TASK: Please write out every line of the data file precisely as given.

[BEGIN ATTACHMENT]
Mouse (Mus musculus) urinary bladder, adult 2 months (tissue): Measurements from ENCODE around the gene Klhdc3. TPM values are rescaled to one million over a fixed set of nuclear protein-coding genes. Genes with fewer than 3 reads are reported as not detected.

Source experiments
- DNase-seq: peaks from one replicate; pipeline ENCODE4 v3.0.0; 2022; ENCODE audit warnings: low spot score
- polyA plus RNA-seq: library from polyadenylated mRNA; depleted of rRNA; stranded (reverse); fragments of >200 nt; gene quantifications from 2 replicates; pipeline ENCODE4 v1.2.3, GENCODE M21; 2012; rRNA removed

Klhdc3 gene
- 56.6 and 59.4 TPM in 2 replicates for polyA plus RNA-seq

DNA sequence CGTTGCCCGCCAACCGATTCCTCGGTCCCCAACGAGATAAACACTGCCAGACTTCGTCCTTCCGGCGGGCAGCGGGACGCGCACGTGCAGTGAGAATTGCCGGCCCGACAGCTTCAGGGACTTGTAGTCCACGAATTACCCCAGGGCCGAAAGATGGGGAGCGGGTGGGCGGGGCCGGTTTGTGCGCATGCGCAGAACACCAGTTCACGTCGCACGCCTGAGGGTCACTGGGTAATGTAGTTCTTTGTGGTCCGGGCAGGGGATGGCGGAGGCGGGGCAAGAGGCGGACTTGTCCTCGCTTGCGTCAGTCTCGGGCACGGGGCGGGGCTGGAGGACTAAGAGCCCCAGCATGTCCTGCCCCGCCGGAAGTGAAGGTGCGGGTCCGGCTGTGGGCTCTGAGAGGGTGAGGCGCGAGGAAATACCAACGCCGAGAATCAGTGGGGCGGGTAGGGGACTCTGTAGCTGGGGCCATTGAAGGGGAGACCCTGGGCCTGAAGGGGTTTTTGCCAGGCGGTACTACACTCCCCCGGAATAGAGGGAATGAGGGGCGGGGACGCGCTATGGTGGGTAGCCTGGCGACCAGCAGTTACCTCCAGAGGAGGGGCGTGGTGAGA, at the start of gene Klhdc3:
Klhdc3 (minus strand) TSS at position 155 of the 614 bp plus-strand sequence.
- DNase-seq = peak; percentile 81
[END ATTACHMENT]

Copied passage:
Mouse (Mus musculus) urinary bladder, adult 2 months (tissue): Measurements from ENCODE around the gene Klhdc3. TPM values are rescaled to one million over a fixed set of nuclear protein-coding genes. Genes with fewer than 3 reads are reported as not detected.

Source experiments
- DNase-seq: peaks from one replicate; pipeline ENCODE4 v3.0.0; 2022; ENCODE audit warnings: low spot score
- polyA plus RNA-seq: library from polyadenylated mRNA; depleted of rRNA; stranded (reverse); fragments of >200 nt; gene quantifications from 2 replicates; pipeline ENCODE4 v1.2.3, GENCODE M21; 2012; rRNA removed

Klhdc3 gene
- 56.6 and 59.4 TPM in 2 replicates for polyA plus RNA-seq

DNA sequence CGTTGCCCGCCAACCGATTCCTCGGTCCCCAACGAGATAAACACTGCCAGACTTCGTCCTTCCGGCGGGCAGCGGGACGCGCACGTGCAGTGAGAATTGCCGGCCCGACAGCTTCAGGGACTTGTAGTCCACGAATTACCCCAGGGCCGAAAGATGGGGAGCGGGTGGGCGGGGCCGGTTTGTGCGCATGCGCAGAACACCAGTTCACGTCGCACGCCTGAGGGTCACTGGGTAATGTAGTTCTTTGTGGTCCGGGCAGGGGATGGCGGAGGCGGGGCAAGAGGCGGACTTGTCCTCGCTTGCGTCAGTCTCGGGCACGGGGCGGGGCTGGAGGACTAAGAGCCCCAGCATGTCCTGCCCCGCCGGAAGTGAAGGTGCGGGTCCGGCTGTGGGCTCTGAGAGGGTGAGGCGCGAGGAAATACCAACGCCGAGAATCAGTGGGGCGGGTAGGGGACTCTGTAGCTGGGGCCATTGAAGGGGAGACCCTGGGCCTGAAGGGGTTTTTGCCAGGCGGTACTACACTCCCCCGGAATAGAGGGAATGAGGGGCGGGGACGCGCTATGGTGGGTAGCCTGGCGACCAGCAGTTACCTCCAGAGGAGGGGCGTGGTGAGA, at the start of gene Klhdc3:
Klhdc3 (minus strand) TSS at position 155 of the 614 bp plus-strand sequence.
- DNase-seq = peak; percentile 81